Various publications and dates (see footnotes).
Published in Vernon Richards (ed.), Malatesta: Life and Ideas, Freedom Press, 1965.
We do not recognize the right of the majority to impose the law on the minority, even if the will of the majority in somewhat complicated issues could really be ascertained. The fact of having the majority on one’s side does not in any way prove that one must be right. Indeed, humanity has always advanced through the initiative and efforts of individuals and minorities, whereas the majority, by its very nature, is slow, conservative, submissive to superior force and to established privileges.
But if we do not for one moment recognize the right of majorities to dominate minorities, we are even more opposed to domination of the majority by a minority. It would be absurd to maintain that one is right because one is in a minority. If at all times there have been advanced and enlightened minorities, so too have there been minorities which were backward and reactionary; if there are human beings who are exceptional, and ahead of their times, there are also psychopaths, and especially are there apathetic individuals who allow themselves to be unconsciously carried on the tide of events.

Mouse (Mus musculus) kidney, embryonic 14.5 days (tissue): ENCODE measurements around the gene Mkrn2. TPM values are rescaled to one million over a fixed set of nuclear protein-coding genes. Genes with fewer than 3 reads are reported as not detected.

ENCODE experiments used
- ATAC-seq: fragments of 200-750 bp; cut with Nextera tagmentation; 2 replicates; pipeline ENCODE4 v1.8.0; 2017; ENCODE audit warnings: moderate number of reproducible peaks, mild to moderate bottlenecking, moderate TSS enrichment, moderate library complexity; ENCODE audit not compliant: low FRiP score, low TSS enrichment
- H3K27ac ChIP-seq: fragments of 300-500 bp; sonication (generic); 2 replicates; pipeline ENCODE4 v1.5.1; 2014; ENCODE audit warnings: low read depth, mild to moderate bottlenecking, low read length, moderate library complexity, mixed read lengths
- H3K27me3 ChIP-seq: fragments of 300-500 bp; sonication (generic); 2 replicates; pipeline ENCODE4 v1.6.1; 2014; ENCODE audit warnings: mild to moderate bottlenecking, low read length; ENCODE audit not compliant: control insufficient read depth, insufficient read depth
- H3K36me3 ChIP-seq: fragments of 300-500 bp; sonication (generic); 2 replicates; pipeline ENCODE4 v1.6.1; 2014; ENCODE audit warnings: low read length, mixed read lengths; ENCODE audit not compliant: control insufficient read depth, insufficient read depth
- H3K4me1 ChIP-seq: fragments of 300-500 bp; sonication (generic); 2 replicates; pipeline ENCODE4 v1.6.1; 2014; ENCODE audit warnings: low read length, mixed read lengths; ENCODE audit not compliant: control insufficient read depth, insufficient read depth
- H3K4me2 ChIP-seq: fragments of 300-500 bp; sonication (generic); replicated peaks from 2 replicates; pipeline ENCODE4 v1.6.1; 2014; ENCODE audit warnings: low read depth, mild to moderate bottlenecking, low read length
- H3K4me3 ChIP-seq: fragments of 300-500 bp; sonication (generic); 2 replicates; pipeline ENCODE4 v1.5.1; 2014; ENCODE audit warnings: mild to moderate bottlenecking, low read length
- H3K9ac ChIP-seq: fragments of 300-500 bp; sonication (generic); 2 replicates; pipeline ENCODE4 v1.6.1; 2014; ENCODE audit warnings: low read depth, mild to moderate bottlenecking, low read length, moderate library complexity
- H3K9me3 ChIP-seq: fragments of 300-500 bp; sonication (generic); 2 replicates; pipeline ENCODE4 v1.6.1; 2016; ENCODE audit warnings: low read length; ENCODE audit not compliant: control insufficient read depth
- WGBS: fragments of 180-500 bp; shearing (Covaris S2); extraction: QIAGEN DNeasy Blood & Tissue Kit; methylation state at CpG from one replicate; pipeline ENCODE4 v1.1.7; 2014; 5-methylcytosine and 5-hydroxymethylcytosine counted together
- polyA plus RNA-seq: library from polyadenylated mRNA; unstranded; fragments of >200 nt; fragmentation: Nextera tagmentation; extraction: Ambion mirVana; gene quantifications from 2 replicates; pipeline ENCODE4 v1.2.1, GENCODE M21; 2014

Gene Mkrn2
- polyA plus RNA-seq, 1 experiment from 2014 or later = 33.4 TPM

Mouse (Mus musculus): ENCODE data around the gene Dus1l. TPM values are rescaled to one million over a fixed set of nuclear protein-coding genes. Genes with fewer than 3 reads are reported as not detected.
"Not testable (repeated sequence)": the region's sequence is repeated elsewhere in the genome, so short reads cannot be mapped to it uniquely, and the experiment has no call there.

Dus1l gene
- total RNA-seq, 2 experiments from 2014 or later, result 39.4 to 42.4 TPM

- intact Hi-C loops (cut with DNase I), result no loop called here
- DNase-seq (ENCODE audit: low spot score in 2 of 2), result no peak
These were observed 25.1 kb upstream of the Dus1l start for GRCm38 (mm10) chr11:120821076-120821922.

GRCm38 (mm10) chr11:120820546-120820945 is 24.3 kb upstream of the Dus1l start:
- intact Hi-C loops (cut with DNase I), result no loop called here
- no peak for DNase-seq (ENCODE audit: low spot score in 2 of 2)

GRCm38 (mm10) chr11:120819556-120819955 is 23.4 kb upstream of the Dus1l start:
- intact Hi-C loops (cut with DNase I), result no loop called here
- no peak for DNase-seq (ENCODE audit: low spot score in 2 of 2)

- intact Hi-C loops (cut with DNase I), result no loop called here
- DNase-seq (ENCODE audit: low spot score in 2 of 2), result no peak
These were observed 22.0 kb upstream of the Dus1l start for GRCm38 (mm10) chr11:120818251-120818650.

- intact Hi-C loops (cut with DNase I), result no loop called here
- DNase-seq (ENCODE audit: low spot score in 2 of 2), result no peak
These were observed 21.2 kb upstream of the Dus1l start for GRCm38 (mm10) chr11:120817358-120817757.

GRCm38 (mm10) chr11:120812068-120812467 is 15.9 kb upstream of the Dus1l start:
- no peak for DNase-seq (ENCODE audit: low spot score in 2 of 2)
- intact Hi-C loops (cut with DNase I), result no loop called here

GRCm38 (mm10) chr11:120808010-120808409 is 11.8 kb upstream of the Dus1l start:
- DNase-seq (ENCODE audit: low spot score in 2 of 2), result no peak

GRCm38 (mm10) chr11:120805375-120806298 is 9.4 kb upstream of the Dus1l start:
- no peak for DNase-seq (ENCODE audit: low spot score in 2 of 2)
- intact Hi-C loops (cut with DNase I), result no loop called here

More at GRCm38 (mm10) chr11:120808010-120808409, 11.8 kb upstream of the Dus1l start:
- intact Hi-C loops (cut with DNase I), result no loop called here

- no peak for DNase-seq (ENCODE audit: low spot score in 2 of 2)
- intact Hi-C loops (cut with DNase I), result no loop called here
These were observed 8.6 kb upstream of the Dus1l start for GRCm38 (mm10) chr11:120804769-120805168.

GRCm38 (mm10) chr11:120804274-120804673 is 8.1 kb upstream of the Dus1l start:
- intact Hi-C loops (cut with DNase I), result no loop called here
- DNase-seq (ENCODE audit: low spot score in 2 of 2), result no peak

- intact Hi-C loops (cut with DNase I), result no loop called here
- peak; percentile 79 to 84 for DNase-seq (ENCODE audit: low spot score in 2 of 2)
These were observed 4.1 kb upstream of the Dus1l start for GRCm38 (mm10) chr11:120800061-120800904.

In any case it is not a question of being right or wrong; it is a question of freedom, freedom for all, freedom for each individual so long as he does not violate the equal freedom of others. No one can judge with certainty who is right and who is wrong, who is closer to the truth and which is the best road to the greatest good for each and everyone. Experience through freedom is the only means to arrive at the truth and the best solutions; and there is no freedom if there is not the freedom to be wrong.
In our opinion, therefore, it is necessary that majority and minority should succeed in living together peacefully and profitably by mutual agreement and compromise, by the intelligent recognition of the practical necessities of communal life and of the usefulness of concessions which circumstances make necessary.
As well as their reason and experience telling them that in spite of using all the alchemy of elections and parliament one always ends up by having laws which represent everything but the will of the majority, anarchists do not recognize that the majority as such, even if it were possible to establish beyond all doubt what it wanted, has the right to impose itself on the dissident minorities by the use of force.
Apart from these considerations, there always exists the fact that in a capitalist regime, in which society is divided into rich and poor, into employers and employees whose next meal depends on the absolute power of the boss, there cannot be really free elections.
Umanità Nova, August 11, 1922
Umanità Nova, October 6, 1921
Pensiero e Volontà, June 15, 1924